In figure 4 we can see an overview of the keys in the first movement. The player can choose the keys in which to practice the preparatory exercises that day, making sure they cover all keys every two or three days and ordering the keys by their significance in the first movement. It is evident that A flat major is more significant then B-flat minor.

The first set of preparatory exercises concern scales in a linear approach very well known to most pianists:

  • Scales in thirds, sixths, tenths.
  • Scales in double thirds.

  • Playing the scales with leaps of thirds and fifths.

  • Improvising short phrases with the scale.

The second set might be less familiar. We approach the scale in a vertical way now:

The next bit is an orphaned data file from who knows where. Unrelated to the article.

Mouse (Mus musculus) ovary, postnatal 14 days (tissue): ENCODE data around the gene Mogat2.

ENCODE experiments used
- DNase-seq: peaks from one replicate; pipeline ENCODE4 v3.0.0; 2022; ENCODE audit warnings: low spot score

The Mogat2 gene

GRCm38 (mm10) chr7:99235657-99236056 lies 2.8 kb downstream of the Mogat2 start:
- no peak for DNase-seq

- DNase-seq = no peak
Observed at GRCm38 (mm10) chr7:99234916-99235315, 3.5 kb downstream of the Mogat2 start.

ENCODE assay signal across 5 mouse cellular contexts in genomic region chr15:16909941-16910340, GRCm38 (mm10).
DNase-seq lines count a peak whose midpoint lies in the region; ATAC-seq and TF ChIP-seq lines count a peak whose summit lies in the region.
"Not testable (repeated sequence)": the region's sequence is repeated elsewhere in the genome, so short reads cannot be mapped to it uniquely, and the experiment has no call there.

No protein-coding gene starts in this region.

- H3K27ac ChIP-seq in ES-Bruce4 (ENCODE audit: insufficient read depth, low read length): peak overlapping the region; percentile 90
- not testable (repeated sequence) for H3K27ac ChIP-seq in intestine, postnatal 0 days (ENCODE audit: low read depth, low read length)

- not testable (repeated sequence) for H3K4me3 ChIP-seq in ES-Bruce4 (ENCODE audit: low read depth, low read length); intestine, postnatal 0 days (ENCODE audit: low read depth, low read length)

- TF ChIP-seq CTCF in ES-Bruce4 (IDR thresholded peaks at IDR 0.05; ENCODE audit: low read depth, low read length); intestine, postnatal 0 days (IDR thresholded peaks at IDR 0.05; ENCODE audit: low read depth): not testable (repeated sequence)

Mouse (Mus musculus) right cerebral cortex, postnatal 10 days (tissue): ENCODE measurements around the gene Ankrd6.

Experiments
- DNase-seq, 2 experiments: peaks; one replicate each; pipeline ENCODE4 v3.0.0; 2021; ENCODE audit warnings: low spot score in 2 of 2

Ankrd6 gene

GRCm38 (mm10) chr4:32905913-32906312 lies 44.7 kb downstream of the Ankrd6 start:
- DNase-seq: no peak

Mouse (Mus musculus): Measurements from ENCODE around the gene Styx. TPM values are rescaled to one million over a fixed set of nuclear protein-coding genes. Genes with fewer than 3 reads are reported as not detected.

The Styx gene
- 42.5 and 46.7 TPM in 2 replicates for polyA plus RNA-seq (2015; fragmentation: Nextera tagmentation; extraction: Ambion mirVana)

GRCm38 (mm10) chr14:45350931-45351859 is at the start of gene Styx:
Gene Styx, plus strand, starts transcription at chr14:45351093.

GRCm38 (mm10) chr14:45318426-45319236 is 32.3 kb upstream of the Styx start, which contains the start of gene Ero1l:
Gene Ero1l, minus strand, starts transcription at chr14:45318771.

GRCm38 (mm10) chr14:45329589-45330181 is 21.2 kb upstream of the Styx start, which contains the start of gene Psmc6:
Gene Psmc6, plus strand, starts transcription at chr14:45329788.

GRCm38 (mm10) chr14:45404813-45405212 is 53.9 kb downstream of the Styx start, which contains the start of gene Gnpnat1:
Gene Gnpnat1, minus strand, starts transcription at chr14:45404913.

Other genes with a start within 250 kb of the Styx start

• Triads: parallel triads in root, first and second inversions (hands separate and hands together). For example:



The next set of preparatory exercises concerns cadences. I will not specify them here but refer to the description by Caplin (2013, pp.14-19). The PAC, IAC and HC progressions1 are the most important ones to practice in regard to our case.


3.4.1 Preparatory exercises

In order to prepare yourself for the exercises concerning the first movement of opus 110 I will start with giving a few exercises that are useful for every day warm-up during the process. Some exercises will be familiar and others might be less familiar. I will only give examples of the ones which I expect to be less familiar.

Before mentioning the exercises let’s look at the key scheme of the sonata.


  • Improvise with parallel chords in both hands, switching between inversions.

  • Play different inversions in each hand.


  • Seventh chords: parallel seventh chords in all inversions